In 2013, I saw very few decorated shoes coming off the floats this year. Contrast this with my experience at the Zulu parade on Jackson Avenue. When the double deck floats arrived, I personally caught 5 coconuts in 10 minutes, then had to leave to make it to REX on time. If I had stuck around I would have caught a dozen coconuts from these double decker floats. Granted my costume was extensive for Zulu but for Muses I had my masculinity going for me.
Muses handed me lots of cool throws, I caught a powerful ring flashlight;a light up shopping bag medallion; a magnetic shopping list with pad and special marker; a reusable shopping bag, a collapsible flask with caribener; a heavy duty guide to the Makin’ Grocery floats that could double as a picnic blanket; shoe laces in a cool plastic test tube; koozies; kazoos; shoe bracelets; lariats; other medallions; shoe beads; coin purses, etc. It seemed relatively endless in terms of the variety of Muses stuff thrown off the floats.
This makes Muses a very high priced parade to ride in. I assume the dues is far less than the throws. By a wide margin. Again the public benefits from the wild variety of throws Muses throws.
Muses seems to pull marching organizations out of the wood work. No parade on St. Charles Avenue has more. They include the Pussyfooters; the Krewe of the Rolling Elvi;the 610 Stompers; the Camel Toe Lady Steppers; Disco Amigos; the Dead Rock Stars, and many more.
The just passed Carnival season was warm, with very little cold weather. It was the warmest season in long time. Next year Mardi Gras comes earlier, on February 12. That means the legendary Krewe du Vieux rolls January 19, 2013. That’s mighty early. I can’t wait!!
The warm weather helped to loosen up the masses, and the crowds were large uptown, downtown, by the Mississippi and the lake. Mardi Gras in New Orleans is very, very unique, like other Carnival celebrations around the globe.
Lots of celebrities showed up to have some fun: Will Farrell (filming a movie locally), Cyndi Lauper, Huey Lewis, Mariska Hargitay, Bret Michaels, Patricia Clarkson, Maroon 5, Hillary Swank, and Harry Connick Jr, among others had a blast at the 2012 New Orleans Mardi Gras.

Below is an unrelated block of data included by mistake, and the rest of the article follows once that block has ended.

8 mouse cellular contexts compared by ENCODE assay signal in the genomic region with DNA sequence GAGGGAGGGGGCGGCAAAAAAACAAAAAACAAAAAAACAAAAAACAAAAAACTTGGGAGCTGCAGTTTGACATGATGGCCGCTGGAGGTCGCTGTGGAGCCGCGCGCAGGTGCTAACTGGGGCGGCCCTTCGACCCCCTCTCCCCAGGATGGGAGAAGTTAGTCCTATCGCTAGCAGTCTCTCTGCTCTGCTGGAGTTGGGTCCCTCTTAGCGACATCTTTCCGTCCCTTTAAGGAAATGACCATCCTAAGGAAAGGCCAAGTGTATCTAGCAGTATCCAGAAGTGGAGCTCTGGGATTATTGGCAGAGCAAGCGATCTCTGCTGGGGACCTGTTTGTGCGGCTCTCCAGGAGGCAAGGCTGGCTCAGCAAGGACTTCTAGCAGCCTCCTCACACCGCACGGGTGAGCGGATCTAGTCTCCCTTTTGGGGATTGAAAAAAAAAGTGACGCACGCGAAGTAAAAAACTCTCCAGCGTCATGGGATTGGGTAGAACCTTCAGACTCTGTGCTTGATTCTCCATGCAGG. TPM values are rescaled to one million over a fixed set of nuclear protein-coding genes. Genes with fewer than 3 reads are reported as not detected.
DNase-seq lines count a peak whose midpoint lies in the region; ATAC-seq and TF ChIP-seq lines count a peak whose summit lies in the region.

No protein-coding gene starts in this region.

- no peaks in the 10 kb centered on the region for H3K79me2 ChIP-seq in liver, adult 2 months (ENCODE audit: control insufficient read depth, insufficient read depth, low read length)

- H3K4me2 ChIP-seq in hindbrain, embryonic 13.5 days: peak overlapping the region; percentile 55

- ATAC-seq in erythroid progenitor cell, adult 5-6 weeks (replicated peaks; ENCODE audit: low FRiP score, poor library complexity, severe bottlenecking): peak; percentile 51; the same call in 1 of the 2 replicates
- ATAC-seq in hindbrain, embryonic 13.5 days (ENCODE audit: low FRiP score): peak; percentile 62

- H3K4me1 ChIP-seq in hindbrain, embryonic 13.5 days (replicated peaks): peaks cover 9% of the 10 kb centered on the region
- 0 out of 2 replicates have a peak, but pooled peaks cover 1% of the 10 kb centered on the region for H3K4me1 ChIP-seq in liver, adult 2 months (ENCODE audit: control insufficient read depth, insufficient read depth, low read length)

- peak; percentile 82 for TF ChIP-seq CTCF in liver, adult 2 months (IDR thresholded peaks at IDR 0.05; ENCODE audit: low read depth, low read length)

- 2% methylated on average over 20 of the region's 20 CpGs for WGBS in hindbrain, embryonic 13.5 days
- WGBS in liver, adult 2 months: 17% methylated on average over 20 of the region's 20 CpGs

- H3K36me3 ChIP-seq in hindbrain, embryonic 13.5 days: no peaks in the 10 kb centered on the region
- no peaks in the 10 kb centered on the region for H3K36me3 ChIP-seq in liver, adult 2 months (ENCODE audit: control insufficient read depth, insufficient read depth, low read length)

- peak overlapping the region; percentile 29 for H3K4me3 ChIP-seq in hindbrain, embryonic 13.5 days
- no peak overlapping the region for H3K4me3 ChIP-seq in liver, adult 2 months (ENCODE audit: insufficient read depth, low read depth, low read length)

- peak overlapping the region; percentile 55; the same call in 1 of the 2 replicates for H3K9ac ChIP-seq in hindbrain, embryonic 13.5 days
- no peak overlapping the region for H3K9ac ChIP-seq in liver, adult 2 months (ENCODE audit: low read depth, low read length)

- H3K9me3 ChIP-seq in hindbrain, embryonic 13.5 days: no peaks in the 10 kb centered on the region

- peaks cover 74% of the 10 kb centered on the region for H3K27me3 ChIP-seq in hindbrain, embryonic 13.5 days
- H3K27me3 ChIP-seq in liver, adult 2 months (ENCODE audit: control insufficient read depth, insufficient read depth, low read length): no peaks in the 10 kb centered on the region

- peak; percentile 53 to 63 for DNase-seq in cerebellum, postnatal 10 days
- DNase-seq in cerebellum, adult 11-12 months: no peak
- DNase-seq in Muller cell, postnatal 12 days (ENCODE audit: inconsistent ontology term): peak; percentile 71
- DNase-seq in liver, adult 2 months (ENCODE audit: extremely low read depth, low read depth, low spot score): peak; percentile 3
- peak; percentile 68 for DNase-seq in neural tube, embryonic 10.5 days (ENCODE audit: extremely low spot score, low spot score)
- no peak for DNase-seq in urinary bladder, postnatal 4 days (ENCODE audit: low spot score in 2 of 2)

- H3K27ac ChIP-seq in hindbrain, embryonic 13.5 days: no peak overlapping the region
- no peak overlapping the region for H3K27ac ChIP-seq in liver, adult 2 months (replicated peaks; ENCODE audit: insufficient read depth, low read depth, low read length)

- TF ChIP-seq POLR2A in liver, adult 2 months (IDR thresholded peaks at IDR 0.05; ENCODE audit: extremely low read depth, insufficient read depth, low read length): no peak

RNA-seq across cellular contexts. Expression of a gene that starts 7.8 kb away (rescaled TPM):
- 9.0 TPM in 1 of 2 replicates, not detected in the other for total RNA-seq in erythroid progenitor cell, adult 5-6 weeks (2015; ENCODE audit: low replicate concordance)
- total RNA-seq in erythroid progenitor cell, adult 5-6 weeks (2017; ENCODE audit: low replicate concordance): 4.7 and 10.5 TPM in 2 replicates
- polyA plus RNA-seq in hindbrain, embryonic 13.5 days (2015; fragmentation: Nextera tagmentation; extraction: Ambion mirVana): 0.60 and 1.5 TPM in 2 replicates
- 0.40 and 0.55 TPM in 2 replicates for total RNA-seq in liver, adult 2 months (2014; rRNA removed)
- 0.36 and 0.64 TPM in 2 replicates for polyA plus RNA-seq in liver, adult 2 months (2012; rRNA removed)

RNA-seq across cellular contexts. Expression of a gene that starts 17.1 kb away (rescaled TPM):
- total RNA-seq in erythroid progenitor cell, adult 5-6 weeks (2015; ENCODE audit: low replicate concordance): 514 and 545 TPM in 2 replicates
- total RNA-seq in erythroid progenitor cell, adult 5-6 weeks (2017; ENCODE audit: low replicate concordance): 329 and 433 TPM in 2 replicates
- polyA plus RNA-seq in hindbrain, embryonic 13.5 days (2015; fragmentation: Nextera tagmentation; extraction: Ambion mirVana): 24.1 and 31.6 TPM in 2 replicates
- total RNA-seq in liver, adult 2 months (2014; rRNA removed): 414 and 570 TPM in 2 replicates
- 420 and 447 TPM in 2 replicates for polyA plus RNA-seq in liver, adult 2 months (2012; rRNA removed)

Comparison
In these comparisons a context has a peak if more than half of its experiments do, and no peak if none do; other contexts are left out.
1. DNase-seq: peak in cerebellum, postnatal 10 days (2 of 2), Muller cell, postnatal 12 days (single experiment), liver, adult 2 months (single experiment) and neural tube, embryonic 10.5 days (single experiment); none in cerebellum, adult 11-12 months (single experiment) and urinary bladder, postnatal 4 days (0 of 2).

Zulu, REX, the trucks and Parade of St. Anne are just the big names in the truly million public and private events and parties in New Orleans on a Mardi Gras Day. Talk to any convenience store owner in any part of town and they wish every day was Fat Tuesday!! I noticed a smaller store in my neighborhood had more than half their stock sold on Tuesday.
There are many zenith points on Fat Tuesday. The French Quarter and Faubourg Marigny are one major zenith. When Zulu and Rex roll, that’s another zenith or two. All the Mardi Gras Indian Gangs, both uptown and downtown, are a big big zenith.
All around town, there are mini zeniths too numerous to count. Add all these little ones up, and you have the biggest zenith of all- the neighborhood combined zenith!
Throws are changing. Since the 1960s, the doubloon was king. Beads were much shorter and lighter, and glass beads from Czechoslovakia (now the Czech Republic) were more plentiful. They were the most sought-after throw for decades. In the 1980s, the Giacona Container Company pioneered the logo, full color cup. Now, Giacona sells the krewes Green Cups. One of their big Mardi Gras clients is the School of Design, aka REX, King of Carnival.
For 2012, beads were longer and heavier than ever before. Many lay on the parade route; people are looking for more unique throws. Short beads along with longer beads were the domain of the truck parades. A pack of 12 beads weighs a ton compared to the bead packs of the past. If you get hit in the head by a pack of the modern beads, it can hurt you seriously.